Let’s start with a bit of good news — given that 2020 didn’t provide Chicago’s real estate market with much of it.
The industrial sector withstood a bruising year far better than most others, sustained in large part by Amazon. As e-commerce orders soared during the pandemic, the Jeff Bezos behemoth went on a warehouse-leasing binge in Chicago.
But other asset classes in the city have spent the last nine-plus months on a skyscraper elevator in freefall. The ride has left much of the industry queasy and stumbling as it heads into 2021.
During the early months of Covid, as Chicago retailers were still grappling with lost revenue, protests over the police killing of George Floyd led to widespread store looting and vandalism across downtown and other neighborhoods. Then it happened again in the summer. Pandemic-related closures and restrictions have devastated those business owners and landlords, with many now barely hanging on.
The local hotel industry also remains among the most hobbled in the U.S., while Chicago’s office market, once a turbocharged engine, has sputtered. Companies have shed downtown space at alarming rates, with a growing number looking to sublease and some ditching their leases entirely.
But Chicago’s housing market may be one other silver lining. Sales have picked up in recent months, especially in the suburbs, after having stalled out earlier in the year.
Amazon went on a warehouse shopping spree. From March through July, the e-commerce giant inked lease deals for 11 million square feet of distribution centers in the Chicago area alone. Amazon accounted for over 50 percent of new leasing volume during the second quarter in Chicago, according to Colliers International, though the total fell in Q3. Still, investors have taken notice. Last week, investment firm GCP paid $42 million for a 316,000-square-foot Amazon-leased warehouse on the Southwest Side, among the priciest deals in the city this year on a per-square-foot basis.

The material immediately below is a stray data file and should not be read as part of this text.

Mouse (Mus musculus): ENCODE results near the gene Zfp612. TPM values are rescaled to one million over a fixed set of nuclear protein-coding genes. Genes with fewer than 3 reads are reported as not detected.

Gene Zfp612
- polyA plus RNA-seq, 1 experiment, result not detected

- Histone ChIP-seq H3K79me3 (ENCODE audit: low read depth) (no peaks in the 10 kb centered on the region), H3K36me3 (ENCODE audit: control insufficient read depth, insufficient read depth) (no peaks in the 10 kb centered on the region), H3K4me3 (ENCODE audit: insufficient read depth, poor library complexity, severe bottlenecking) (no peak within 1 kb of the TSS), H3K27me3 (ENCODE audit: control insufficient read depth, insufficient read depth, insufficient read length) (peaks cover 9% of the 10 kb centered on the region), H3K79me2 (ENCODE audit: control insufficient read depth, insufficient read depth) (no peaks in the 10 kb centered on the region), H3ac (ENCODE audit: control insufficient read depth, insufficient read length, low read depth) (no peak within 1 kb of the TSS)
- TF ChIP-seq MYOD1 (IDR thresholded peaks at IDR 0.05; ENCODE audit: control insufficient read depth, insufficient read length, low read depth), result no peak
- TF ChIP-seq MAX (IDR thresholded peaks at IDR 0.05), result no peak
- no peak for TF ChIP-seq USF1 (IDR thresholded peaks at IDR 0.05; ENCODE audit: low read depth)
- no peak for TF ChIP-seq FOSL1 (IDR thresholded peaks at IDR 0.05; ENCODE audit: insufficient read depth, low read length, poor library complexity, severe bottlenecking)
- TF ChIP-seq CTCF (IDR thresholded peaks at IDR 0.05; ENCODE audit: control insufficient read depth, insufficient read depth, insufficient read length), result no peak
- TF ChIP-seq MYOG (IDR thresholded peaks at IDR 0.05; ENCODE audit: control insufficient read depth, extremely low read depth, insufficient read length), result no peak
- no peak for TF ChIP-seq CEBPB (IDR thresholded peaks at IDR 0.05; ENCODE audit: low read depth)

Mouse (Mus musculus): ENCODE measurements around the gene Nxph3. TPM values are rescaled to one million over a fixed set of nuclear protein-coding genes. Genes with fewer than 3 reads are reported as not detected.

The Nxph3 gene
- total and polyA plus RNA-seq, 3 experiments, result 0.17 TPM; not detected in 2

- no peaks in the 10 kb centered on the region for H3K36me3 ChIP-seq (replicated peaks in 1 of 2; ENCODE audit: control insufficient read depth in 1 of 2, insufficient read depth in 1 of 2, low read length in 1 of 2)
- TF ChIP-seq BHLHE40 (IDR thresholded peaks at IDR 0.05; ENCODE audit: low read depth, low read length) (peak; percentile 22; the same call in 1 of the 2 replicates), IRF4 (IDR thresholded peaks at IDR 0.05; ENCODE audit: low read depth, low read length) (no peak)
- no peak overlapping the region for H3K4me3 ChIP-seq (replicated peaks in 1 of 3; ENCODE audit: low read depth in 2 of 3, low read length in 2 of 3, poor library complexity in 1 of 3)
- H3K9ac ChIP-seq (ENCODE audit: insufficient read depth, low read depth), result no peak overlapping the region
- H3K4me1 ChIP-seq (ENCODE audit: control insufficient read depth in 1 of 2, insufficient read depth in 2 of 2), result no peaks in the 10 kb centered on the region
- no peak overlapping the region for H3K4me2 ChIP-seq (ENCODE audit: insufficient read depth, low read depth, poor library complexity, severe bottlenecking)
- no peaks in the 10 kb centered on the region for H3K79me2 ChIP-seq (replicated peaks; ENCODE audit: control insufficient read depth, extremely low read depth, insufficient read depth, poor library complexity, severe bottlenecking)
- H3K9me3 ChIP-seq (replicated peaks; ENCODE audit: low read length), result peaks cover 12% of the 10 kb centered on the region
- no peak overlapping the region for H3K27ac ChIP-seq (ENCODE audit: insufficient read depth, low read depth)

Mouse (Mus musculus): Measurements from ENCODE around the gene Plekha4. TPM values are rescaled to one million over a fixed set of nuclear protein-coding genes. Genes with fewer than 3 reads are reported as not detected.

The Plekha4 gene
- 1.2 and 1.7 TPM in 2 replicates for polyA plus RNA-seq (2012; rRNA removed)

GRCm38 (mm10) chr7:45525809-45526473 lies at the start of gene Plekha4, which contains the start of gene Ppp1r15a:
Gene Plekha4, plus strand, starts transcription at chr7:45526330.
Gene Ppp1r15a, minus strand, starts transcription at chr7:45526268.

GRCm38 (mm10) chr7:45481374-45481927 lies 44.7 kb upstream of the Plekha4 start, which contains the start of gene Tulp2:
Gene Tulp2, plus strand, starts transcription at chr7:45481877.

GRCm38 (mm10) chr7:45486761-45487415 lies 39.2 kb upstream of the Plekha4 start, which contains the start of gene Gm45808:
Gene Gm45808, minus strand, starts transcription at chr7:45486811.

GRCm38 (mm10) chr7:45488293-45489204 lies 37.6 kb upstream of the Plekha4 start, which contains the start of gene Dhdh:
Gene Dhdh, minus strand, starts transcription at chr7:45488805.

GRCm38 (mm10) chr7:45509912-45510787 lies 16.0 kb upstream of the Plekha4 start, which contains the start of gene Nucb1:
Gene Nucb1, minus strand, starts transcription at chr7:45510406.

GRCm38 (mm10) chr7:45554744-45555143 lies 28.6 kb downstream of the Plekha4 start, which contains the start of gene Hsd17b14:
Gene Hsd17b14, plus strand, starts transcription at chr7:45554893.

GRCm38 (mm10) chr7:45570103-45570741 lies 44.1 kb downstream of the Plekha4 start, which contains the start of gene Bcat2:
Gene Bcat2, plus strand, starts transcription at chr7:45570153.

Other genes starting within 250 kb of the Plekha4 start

Room at the inns
With Chicago’s hotel occupancy among the lowest nationwide, loan defaults have piled up. Recent appraisals have slashed property values, including at the Palmer House Hilton and the 610-room JW Marriott. And, as of September, the pandemic had cost the city about 12,000 hospitality jobs.
By October, numerous hotels in Cook County had skipped their latest property tax payments, adding up to nearly $500 million. Even the Hilton Chicago O’Hare Airport, owned by the city of Chicago and operated by Hilton, was late in paying its taxes.
But some investors also went bargain-hunting. In November, billionaire entrepreneur Joe Mansueto agreed to buy the Waldorf Astoria Chicago for $54 million, a year after its lender seized control of the Gold Coast hotel in foreclosure proceedings. And a select few firms eyed new construction. Developer Marc Realty Capital wants to build a 296-key hotel in Fulton Market. It would be the second hotel project the company is slating for the trendy neighborhood. Marc Realty and investor Relu Stan filed plans for the 14-story hotel at 311 North Sangamon Street last month.
The hits kept coming for Chicago’s retail industry. On top of dealing with the pandemic, many Magnificent Mile and Downtown stores sustained damage from looting and vandalism in late May and again in August, when some protests over police brutality turned violent.
More than 2,500 businesses hurt by Covid-19 and the lootings did get a boost in August, receiving a total of $46 million in grants. But many others said they still hadn’t received payouts after filing business interruption claims, despite Gov. J.B. Pritzker telling insurers to “do the right thing and do it fast.”
Adding to the problems, the restaurant industry received mixed messages about Covid restrictions from the state’s two most powerful elected officials.